May 6, 2022 - News

Hurdle emerges in Des Moines police stop tracking reform push

Illustration of a pair of blinking eyes with police badges for irises.

Illustration: Brendan Lynch/Axios

An independent review's recommendation to require Des Moines police to document the race and ethnicity of all people they stop is raising logistical and accuracy questions.

Why it matters: Multiple civil rights groups consider the information critical in efforts to eliminate racial disparities in policing.

  • But City Council members recently raised concerns about implementation since Iowa doesn't require that driver's license applicants self-identify.

State of play: Des Moines police currently only collect data on individuals they stop if it results in a citation or arrest. Even then, officers don't always document race and ethnicity if the information isn't available.

  • If Des Moines were to adopt the recommendations of the city-funded report released last week, police would be required to collect identity characteristics about individuals in all traffic and pedestrian stops, and report that data.
  • Council members, however, discussed potential hurdles last week considering Iowans don't have to answer race and ethnicity questions on state driver's license applications.

Of note: A bill introduced in the Iowa Senate earlier this year would require that individuals disclose their race and ethnicity in state driver's license applications.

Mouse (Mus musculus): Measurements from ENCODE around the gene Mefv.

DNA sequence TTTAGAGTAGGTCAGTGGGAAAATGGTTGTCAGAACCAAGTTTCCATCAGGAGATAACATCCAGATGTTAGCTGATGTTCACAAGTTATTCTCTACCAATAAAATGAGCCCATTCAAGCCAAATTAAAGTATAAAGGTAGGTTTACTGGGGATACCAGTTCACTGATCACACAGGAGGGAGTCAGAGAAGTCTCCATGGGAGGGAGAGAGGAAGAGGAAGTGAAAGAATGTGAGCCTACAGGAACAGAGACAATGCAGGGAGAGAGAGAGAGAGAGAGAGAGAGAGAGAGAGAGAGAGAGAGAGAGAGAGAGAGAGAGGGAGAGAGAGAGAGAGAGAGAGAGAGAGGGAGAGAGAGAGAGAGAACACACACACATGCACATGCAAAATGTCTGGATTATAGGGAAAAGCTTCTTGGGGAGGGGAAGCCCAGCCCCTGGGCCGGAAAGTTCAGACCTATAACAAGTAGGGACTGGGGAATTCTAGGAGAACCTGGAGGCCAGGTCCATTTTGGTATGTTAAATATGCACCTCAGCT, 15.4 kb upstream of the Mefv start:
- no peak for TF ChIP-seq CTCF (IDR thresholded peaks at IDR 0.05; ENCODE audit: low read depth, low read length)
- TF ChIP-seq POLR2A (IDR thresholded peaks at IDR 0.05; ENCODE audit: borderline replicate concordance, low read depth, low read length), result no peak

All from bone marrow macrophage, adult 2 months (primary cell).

• The governor's office, Des Moines, Iowa City and the NAACP are registered in support of the bill, which is not anticipated to advance this year.

What they're saying: In lieu of self-identification via driver's license data, Eric Schnurer, a report consultant, told the council last week that officer perception is one way the information is collected in other states.

Des Moines Police Sgt. Paul Parizek told Axios that officer perceptions could be imprecise, making assessments or future policy decisions less effective.

  • The department would prefer to use a person's self-identification via state standards set by the Legislature, he said.

Meanwhile, Councilperson Indira Sheumaker said during a council work session last week that officer perception could still provide valuable information about things like policing trends.

What's next: Review and implementation of some of the recommendations are ongoing, city manager Scott Sanders told Axios.

  • Updates will go before the City Council in coming months, he said.

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